Complementary therapy players say their treatments help cancer patients – EURACTIV.com


The EU’s ambitious plans to beat cancer could be complemented by taking into account how complementary therapies can improve quality of life when used alongside medical treatment, the panelists argued at the meeting. ‘a EURACTIV event on “integrative oncology”.

Around 40% of cancer patients in the EU are currently using complementary therapies in addition to their medical treatment, and surveys suggest that patients are demanding greater availability.

Some 3.5 million people in the EU are diagnosed with cancer each year. The cancer control plan recently released by the European Commission stresses the need to improve the lives of cancer patients during their treatment.

Speaking at the EURACTIV event, panelists argued that these complementary therapies do not conflict with chemotherapy, radiotherapy and other conventional cancer treatments and could help limit the side effects of conventional treatments. , thus improving the quality of life.

“Integrative medicine encompasses conventional medicine, adding to it other very important specific disciplines of health such as nutrition, physical activity, body and mental therapies, herbal remedies and traditional healers such as homeopathy. or acupuncture, ”said Anne-Laure Leclere. , responsible for scientific and medical affairs at Boiron, which manufactures homeopathic remedies.

Although there is no scientific evidence that complementary therapies such as homeopathy can prevent or treat cancer, according to Erik Buelens, president of the Pro Homoeopathic patient association, a marriage of conventional and complementary therapies brings to patients “the best of both worlds”.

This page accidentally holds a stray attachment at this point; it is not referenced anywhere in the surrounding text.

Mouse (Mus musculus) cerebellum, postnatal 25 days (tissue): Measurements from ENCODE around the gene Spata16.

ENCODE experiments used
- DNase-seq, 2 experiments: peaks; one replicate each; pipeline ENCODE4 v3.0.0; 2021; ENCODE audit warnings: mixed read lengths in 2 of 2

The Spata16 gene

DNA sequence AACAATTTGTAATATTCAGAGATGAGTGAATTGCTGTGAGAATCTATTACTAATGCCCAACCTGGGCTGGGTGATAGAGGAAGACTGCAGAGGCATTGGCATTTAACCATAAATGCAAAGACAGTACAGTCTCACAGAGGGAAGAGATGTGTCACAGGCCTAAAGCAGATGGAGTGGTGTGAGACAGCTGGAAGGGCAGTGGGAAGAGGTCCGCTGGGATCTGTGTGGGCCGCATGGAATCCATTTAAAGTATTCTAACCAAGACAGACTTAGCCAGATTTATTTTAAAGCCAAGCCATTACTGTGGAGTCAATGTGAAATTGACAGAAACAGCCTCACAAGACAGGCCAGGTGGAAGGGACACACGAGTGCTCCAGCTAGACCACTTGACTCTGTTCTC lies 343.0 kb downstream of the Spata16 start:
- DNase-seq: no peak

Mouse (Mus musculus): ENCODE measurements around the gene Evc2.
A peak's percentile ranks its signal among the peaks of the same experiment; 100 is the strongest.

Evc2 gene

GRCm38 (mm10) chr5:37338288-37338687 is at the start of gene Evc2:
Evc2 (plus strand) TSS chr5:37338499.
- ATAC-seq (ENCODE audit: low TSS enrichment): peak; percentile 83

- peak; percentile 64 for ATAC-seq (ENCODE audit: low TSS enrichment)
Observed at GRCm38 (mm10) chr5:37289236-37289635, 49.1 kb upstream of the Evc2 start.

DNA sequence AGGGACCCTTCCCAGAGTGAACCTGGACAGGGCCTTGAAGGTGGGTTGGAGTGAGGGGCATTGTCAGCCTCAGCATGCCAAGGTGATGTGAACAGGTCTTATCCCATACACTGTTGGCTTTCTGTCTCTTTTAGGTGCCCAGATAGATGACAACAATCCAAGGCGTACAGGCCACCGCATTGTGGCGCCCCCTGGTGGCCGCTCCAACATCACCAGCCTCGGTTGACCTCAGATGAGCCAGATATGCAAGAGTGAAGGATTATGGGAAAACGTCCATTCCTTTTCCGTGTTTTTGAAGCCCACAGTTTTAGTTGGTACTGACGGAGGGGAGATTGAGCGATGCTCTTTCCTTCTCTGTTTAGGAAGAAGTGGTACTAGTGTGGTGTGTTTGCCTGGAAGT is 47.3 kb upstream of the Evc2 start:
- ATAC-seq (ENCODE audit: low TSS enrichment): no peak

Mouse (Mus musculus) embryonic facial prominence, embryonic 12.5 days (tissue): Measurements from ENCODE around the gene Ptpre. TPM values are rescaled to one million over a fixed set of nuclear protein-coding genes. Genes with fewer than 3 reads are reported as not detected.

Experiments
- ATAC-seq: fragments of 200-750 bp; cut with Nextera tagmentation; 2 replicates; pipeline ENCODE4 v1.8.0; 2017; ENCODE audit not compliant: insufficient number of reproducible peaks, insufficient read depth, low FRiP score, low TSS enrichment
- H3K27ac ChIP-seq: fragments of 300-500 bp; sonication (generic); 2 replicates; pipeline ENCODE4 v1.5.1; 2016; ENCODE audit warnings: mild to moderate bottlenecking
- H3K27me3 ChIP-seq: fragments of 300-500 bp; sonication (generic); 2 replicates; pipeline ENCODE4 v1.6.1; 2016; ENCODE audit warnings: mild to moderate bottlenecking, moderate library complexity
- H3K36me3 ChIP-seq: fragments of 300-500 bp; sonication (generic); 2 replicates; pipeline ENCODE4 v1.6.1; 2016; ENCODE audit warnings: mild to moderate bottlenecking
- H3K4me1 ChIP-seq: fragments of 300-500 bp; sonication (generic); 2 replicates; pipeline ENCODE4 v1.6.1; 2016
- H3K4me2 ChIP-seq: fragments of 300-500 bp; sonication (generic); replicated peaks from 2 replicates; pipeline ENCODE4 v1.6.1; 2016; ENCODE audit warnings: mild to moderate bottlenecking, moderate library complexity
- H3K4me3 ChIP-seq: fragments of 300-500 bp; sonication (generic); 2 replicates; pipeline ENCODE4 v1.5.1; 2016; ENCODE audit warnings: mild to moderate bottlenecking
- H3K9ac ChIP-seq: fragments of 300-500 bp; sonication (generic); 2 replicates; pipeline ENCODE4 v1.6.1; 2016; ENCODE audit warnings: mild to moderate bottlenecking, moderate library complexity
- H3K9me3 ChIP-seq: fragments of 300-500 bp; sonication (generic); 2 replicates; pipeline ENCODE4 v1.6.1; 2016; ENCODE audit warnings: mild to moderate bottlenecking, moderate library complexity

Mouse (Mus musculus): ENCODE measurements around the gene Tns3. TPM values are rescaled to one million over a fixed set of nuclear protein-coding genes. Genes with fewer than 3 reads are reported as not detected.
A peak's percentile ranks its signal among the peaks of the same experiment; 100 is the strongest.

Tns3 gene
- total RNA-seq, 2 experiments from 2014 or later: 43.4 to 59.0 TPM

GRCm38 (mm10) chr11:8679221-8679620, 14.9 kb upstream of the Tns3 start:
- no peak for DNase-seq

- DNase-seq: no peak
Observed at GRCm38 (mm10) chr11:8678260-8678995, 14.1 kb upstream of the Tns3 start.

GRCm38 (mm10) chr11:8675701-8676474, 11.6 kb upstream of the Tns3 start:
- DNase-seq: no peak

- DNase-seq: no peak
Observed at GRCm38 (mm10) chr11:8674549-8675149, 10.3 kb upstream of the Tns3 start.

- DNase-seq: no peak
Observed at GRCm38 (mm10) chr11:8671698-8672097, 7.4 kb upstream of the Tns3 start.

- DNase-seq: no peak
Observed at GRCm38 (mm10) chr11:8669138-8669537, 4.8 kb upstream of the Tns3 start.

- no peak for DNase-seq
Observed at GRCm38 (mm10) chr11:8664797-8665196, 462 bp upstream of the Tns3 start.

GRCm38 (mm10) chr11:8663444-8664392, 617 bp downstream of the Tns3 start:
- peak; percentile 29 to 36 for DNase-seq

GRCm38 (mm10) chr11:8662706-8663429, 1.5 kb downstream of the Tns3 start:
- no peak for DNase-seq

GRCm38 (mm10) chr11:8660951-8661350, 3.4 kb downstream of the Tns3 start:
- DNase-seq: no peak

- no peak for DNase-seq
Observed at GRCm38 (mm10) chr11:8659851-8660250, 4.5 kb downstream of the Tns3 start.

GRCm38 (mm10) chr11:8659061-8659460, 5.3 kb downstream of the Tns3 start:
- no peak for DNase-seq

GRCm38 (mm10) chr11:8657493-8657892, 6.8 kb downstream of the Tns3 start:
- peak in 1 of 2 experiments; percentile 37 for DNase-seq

“We are talking about the complementary treatment which is allied with the oncologist and the anticancer treatment and not the alternative,” explained Elio Rossi, director of complementary medicine and dietetics in oncology at the Campo di Marte provincial hospital in Lucca, in Italy.

However, the continuing skepticism of physicians about the value of these therapies has encouraged many patients to pursue additional treatments without notifying their physician.

“We find that many patients are using complementary therapies without their oncologist’s knowledge just to avoid the pressure,” said Buelens, who expressed “regret that some medical institutions still recommend that patients avoid complementary therapies. during cancer treatment “.

“This can be justified when such therapy can chemically interfere with conventional treatment, but there is no such chemical interaction with acupuncture, osteopathy, hypnotherapy, yoga, relics or relaxation, ”Buelens said.

Sirpa Pietikäinen, center-right MEP in the European Parliament’s Committee on the Environment and Public Health, argued that the EU’s cancer plan should take complementary and integrative medicine into account in part of a patient-centered program, because the patient has the right to choose the treatment. they prefer.

More research, funded by the EU and Member States, is needed and should be part of the EU4Health program, says Pietikäinen, who also co-chairs Parliament’s interest group on integrative medicine and health.

A draft report from the European Parliament called for sustainable and adequate funding for European cancer research, including a 20% increase for public and private research into cancer therapeutic and diagnostic innovations.

Rossi said Europe was struggling to integrate complementary medicine into state-funded national health systems.

Leclere de Boiron contrasted the situation in Europe with that in the United States, where complementary medicine is used much more widely.

“I think in the United States at one point the government decided to look at complementary therapies. They found the evidence, and that is why now integrative oncology is fully embedded in academies in all health matters in the United States. I think that in Europe we are still one step behind, ”she said.

However, a series of studies have shown that homeopathy has no impact on treating cancer patients beyond a placebo effect, while cancer research institutes have warned that the promise of homeopathic treatments may result in patients rejecting potentially beneficial medical intervention.

[Edited by Alice Taylor]


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